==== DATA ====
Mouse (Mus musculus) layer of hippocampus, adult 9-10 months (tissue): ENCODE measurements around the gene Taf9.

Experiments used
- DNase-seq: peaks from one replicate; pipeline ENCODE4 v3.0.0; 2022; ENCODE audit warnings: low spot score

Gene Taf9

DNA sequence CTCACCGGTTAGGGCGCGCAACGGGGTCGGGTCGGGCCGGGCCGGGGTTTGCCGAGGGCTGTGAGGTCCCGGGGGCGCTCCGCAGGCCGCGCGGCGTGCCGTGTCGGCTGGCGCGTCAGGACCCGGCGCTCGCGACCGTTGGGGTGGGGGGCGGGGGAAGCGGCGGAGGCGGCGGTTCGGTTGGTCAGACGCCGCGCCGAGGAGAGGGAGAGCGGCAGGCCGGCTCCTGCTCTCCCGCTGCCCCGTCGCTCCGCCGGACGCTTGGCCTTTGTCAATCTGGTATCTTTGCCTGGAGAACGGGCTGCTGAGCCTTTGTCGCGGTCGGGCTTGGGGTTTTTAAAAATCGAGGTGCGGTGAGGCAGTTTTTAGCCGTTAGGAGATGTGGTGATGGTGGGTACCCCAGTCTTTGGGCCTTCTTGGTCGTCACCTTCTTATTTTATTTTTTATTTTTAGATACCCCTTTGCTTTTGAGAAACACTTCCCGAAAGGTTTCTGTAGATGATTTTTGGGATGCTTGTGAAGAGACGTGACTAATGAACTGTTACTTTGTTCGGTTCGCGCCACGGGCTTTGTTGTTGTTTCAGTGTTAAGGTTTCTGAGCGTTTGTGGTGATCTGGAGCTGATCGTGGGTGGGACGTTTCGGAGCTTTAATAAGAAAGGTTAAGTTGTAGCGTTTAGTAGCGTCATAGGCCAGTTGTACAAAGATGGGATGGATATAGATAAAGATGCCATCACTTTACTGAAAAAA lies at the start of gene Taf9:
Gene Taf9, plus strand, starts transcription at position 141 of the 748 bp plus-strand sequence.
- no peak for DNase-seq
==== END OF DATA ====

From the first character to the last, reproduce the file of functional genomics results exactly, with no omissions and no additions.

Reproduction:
Mouse (Mus musculus) layer of hippocampus, adult 9-10 months (tissue): ENCODE measurements around the gene Taf9.

Experiments used
- DNase-seq: peaks from one replicate; pipeline ENCODE4 v3.0.0; 2022; ENCODE audit warnings: low spot score

Gene Taf9

DNA sequence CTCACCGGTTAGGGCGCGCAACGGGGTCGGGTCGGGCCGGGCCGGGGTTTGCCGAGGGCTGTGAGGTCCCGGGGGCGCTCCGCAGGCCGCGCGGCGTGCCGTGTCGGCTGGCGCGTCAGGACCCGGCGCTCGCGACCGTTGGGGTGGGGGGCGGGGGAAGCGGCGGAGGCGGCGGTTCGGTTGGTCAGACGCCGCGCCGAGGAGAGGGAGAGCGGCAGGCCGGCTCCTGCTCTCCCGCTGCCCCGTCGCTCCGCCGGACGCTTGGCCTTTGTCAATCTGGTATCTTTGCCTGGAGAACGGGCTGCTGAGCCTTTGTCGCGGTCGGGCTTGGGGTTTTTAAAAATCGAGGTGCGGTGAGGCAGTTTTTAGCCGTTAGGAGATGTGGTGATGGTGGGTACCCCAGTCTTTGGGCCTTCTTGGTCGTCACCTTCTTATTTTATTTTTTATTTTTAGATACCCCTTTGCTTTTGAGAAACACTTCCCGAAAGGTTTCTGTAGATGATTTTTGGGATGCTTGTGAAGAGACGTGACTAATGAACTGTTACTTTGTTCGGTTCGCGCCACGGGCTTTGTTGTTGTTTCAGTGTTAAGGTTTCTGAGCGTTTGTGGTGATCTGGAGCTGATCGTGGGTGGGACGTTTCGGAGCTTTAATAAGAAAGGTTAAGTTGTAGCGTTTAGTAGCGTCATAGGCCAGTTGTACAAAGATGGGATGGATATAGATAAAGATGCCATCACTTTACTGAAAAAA lies at the start of gene Taf9:
Gene Taf9, plus strand, starts transcription at position 141 of the 748 bp plus-strand sequence.
- no peak for DNase-seq